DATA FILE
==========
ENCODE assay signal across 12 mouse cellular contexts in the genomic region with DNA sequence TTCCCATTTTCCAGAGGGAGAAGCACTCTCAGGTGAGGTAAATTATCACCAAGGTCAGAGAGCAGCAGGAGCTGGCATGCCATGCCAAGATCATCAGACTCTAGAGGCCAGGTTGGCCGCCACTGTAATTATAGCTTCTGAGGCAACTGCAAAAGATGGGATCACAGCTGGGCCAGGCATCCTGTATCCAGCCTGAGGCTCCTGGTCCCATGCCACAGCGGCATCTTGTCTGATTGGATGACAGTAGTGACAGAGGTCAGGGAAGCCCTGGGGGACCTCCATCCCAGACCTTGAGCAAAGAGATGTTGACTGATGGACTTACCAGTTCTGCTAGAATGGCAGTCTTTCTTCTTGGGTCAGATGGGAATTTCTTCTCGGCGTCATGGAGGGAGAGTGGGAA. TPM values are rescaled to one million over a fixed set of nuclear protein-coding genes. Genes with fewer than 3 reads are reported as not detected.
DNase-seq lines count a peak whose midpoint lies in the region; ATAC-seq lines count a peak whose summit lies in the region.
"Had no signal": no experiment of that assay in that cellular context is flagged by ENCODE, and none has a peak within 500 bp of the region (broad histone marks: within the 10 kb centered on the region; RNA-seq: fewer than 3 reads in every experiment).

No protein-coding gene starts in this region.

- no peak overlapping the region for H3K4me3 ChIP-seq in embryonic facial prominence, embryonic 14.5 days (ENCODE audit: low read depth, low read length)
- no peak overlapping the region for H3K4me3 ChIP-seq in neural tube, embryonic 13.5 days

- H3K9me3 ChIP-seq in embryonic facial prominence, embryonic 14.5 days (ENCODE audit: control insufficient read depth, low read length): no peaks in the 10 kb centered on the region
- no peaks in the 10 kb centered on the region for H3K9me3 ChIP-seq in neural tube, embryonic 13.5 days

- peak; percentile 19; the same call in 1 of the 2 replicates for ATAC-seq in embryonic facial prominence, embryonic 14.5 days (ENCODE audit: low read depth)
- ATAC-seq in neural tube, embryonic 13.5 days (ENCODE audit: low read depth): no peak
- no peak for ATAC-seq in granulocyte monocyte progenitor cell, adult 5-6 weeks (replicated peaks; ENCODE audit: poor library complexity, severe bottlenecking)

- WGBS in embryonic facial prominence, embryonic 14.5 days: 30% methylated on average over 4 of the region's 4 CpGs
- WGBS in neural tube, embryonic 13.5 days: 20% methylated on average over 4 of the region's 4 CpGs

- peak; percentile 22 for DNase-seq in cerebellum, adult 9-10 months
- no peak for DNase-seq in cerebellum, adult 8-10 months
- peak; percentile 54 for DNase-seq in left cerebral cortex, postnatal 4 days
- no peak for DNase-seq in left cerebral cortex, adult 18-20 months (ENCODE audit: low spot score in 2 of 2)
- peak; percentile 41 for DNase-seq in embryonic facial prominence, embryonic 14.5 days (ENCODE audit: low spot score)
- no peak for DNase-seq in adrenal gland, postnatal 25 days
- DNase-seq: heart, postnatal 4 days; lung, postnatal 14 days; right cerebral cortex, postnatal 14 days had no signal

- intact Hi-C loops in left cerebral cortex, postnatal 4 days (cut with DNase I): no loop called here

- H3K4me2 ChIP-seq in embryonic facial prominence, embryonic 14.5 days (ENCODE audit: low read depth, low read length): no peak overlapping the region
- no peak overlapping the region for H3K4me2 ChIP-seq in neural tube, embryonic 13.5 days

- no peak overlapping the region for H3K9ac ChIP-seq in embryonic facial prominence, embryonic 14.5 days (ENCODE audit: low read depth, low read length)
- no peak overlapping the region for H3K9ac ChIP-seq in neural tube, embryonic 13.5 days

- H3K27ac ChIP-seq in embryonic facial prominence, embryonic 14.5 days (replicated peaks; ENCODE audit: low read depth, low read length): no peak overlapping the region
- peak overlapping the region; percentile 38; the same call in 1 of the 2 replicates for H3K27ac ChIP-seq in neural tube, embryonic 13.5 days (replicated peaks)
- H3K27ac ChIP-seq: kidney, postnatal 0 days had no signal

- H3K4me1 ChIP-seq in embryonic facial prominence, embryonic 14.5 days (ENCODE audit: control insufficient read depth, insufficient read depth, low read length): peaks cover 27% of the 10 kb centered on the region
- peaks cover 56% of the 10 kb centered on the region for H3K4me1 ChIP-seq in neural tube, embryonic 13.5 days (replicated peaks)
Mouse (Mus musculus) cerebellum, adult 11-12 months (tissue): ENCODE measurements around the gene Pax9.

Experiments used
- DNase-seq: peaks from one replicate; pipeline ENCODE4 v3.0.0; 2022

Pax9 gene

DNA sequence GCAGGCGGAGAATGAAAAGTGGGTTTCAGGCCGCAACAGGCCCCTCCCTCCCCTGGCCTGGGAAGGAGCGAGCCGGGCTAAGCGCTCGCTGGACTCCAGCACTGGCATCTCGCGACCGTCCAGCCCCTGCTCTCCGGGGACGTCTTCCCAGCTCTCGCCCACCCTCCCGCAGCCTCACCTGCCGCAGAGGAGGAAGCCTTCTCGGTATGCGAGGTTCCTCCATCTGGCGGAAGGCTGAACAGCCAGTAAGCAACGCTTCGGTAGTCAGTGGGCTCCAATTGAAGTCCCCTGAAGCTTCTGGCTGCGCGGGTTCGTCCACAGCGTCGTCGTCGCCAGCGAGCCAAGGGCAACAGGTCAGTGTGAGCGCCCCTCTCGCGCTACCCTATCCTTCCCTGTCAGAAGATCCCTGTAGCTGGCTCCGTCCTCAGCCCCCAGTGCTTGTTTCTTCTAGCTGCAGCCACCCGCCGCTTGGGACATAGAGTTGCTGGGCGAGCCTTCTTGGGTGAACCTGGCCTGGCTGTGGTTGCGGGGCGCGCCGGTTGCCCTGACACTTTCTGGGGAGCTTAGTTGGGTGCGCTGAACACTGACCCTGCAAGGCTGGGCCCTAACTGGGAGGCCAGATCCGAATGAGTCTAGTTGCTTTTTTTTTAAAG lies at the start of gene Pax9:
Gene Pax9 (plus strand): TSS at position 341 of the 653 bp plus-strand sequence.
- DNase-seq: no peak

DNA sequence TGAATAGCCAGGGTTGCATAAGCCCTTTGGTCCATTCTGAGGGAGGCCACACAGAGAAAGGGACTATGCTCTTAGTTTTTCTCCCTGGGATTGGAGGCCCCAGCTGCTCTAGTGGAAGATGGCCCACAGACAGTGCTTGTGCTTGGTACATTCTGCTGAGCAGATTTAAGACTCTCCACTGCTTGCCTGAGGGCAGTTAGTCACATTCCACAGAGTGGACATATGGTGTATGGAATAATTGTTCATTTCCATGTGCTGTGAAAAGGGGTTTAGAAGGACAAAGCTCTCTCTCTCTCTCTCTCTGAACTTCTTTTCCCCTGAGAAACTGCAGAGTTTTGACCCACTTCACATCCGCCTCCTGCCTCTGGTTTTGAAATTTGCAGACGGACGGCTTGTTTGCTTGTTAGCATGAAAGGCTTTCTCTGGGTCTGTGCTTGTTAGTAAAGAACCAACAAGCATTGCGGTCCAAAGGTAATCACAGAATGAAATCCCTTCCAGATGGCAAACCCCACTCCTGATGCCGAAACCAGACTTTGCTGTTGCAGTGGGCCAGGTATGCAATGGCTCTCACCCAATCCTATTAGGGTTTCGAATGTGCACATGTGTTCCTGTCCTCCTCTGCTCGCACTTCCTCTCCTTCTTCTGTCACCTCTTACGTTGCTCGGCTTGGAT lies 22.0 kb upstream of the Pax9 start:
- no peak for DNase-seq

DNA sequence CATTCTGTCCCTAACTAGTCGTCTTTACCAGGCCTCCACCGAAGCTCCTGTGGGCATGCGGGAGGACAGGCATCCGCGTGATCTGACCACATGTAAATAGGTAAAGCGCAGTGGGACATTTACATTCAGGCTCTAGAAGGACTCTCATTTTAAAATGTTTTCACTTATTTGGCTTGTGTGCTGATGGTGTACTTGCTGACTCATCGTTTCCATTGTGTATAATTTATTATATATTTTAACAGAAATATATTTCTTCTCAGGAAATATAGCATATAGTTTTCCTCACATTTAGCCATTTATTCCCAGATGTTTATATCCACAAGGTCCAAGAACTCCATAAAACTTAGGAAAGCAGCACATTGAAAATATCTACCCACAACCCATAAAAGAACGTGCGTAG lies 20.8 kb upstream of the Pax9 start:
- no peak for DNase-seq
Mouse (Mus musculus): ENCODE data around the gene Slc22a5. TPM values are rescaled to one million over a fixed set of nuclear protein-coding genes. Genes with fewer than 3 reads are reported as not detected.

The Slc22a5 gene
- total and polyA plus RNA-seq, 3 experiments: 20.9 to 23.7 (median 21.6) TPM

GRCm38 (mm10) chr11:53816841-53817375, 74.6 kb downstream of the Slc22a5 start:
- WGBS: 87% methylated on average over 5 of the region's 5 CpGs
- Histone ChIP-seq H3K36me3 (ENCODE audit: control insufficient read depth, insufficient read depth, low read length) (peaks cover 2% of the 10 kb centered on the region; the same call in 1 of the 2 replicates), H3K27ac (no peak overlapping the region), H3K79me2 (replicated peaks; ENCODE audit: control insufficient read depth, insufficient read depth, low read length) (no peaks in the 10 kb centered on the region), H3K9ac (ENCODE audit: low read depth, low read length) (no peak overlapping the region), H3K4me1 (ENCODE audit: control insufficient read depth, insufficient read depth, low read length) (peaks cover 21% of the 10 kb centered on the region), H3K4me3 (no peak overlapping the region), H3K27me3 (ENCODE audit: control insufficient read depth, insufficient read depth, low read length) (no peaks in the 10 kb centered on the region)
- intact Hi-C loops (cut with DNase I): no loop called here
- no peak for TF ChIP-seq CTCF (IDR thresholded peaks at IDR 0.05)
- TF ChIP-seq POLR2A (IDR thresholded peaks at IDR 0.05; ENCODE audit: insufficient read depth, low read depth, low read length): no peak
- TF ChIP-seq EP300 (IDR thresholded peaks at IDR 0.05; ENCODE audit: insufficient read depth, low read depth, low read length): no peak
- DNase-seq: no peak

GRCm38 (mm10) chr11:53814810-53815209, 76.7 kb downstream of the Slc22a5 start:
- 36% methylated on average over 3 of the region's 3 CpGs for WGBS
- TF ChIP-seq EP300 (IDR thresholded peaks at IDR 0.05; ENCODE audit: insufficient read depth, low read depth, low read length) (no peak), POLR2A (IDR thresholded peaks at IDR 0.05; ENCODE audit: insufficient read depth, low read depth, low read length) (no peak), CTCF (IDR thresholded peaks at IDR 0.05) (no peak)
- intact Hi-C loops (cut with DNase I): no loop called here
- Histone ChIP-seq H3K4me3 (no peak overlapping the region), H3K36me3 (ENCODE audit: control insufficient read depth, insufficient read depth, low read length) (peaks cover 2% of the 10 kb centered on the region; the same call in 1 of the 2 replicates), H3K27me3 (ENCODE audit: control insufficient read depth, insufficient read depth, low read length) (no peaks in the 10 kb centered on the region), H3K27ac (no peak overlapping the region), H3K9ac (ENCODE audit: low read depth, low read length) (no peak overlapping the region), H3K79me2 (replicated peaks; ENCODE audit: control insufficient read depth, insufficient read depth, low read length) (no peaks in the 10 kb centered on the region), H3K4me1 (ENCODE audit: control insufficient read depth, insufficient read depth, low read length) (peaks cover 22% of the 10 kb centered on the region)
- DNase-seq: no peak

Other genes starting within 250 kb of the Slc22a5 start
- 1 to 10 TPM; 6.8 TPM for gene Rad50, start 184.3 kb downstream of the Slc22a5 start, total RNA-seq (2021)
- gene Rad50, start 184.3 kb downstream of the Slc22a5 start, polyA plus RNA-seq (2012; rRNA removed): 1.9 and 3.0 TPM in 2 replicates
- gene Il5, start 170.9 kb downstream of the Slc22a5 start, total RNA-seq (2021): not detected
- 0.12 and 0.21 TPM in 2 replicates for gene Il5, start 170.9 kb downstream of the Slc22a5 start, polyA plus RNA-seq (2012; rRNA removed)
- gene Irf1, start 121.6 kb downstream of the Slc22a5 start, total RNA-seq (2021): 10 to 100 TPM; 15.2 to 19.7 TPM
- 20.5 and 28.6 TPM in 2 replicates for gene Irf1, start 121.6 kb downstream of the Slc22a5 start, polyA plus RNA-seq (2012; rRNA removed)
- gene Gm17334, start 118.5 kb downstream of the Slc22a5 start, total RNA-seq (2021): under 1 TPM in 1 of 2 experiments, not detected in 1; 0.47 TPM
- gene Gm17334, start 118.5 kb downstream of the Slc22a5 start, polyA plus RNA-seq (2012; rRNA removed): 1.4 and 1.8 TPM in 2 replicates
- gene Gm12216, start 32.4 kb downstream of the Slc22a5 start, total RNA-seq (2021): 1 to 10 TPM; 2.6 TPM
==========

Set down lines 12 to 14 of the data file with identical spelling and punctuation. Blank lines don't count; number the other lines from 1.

- WGBS in embryonic facial prominence, embryonic 14.5 days: 30% methylated on average over 4 of the region's 4 CpGs
- WGBS in neural tube, embryonic 13.5 days: 20% methylated on average over 4 of the region's 4 CpGs

- peak; percentile 22 for DNase-seq in cerebellum, adult 9-10 months